Lumpers and Splitters: Who Knows? Who Cares?
Nathan Kline Institute for Psychiatric Research, Orangeburg, NY.Journal of the American Academy of Child and Adolescent Psychiatry (Impact Factor: 7.26). 01/2012; 51(1):6-7. DOI: 10.1016/j.jaac.2011.10.009
- Journal of the American Academy of Child and Adolescent Psychiatry 04/2012; 51(4):441-2; author reply 442-3. DOI:10.1016/j.jaac.2012.02.004 · 7.26 Impact Factor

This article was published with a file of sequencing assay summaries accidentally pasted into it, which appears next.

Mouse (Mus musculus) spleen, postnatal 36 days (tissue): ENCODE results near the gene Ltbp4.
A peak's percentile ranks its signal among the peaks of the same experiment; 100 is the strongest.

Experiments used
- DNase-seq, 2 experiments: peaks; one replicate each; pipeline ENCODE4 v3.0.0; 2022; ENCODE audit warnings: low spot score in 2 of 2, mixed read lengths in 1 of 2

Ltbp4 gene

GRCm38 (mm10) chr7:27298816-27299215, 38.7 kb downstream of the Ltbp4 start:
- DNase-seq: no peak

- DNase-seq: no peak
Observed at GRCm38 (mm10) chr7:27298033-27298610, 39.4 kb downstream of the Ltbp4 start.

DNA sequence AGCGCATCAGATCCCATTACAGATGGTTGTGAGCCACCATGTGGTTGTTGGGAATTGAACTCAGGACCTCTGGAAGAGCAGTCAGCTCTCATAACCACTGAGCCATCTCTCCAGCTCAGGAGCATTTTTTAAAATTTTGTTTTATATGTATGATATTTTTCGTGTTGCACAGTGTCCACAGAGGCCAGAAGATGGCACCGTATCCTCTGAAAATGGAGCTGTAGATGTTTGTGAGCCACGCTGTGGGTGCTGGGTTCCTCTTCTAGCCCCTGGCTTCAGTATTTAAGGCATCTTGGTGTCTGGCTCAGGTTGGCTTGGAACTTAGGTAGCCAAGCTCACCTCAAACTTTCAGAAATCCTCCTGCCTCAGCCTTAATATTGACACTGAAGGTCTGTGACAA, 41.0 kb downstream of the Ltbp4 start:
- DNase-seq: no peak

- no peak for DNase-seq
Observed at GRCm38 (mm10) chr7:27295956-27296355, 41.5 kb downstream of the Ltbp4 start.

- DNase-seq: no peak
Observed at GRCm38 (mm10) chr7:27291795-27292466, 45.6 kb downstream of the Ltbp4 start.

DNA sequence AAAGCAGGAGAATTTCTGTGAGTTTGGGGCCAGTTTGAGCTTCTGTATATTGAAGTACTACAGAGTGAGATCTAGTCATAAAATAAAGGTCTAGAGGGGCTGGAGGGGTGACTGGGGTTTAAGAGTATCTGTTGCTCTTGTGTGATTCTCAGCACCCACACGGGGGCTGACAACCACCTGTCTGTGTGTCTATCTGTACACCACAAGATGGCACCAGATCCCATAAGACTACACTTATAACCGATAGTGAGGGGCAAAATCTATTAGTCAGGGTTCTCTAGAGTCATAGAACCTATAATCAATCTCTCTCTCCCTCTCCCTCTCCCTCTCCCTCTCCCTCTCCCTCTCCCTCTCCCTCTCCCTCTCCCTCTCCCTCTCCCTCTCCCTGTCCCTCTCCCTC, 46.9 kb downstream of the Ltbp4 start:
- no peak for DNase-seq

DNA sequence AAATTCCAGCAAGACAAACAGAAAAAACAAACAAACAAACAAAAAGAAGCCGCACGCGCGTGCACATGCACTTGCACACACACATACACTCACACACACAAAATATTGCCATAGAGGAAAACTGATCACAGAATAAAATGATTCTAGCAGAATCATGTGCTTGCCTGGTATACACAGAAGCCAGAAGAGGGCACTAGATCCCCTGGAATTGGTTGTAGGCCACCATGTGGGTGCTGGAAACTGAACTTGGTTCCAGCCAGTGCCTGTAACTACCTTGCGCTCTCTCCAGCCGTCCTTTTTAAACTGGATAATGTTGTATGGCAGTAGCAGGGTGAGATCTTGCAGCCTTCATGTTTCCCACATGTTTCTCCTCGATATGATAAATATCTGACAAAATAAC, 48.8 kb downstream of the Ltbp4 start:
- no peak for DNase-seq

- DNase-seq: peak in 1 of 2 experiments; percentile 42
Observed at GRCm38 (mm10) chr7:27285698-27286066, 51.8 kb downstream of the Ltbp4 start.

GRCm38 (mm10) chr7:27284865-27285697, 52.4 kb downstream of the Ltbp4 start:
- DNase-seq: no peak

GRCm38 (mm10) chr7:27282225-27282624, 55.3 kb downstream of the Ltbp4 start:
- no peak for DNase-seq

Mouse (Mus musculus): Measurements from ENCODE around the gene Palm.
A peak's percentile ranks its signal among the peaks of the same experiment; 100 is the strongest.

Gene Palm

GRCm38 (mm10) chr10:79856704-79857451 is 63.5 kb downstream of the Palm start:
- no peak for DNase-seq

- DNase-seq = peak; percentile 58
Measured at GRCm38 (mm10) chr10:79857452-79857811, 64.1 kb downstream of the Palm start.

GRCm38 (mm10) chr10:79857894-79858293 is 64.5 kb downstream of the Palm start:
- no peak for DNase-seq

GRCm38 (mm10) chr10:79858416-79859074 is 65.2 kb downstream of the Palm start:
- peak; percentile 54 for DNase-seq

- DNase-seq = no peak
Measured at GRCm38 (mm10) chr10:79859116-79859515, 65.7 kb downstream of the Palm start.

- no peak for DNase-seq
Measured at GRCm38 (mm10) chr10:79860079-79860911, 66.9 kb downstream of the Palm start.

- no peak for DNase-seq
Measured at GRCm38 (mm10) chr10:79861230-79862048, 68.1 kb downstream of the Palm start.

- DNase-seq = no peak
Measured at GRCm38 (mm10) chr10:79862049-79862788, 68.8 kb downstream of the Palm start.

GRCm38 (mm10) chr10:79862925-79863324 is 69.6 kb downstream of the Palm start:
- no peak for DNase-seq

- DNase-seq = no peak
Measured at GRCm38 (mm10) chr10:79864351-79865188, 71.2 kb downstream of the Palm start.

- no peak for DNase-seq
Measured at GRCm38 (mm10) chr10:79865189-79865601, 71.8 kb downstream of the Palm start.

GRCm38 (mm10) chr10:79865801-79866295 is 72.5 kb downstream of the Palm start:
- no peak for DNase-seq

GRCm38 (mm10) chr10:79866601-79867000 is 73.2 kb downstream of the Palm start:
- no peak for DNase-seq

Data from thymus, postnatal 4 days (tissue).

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ABSTRACT: The fifth edition of the diagnostic and statistical manual of mental disorders (DSM-5) (APA in diagnostic and statistical manual of mental disorders, Author, Washington, 2013) has decided to merge the subtypes of pervasive developmental disorders into a single category of autism spectrum disorder (ASD) on the assumption that they cannot be reliably differentiated from one another. The purpose of this review is to analyze the basis of this assumption by examining the comparative studies between Asperger's disorder (AsD) and autistic disorder (AD), and between pervasive developmental disorder not otherwise specified (PDDNOS) and AD. In all, 125 studies compared AsD with AD. Of these, 30 studies concluded that AsD and AD were similar conditions while 95 studies found quantitative and qualitative differences between them. Likewise, 37 studies compared PDDNOS with AD. Nine of these concluded that PDDNOS did not differ significantly from AD while 28 reported quantitative and qualitative differences between them. Taken together, these findings do not support the conceptualization of AD, AsD and PDDNOS as a single category of ASD. Irrespective of the changes proposed by the DSM-5, future research and clinical practice will continue to find ways to meaningfully subtype the ASD.Journal of Autism and Developmental Disorders 06/2013; 44(2). DOI:10.1007/s10803-013-1870-3 · 3.06 Impact Factor
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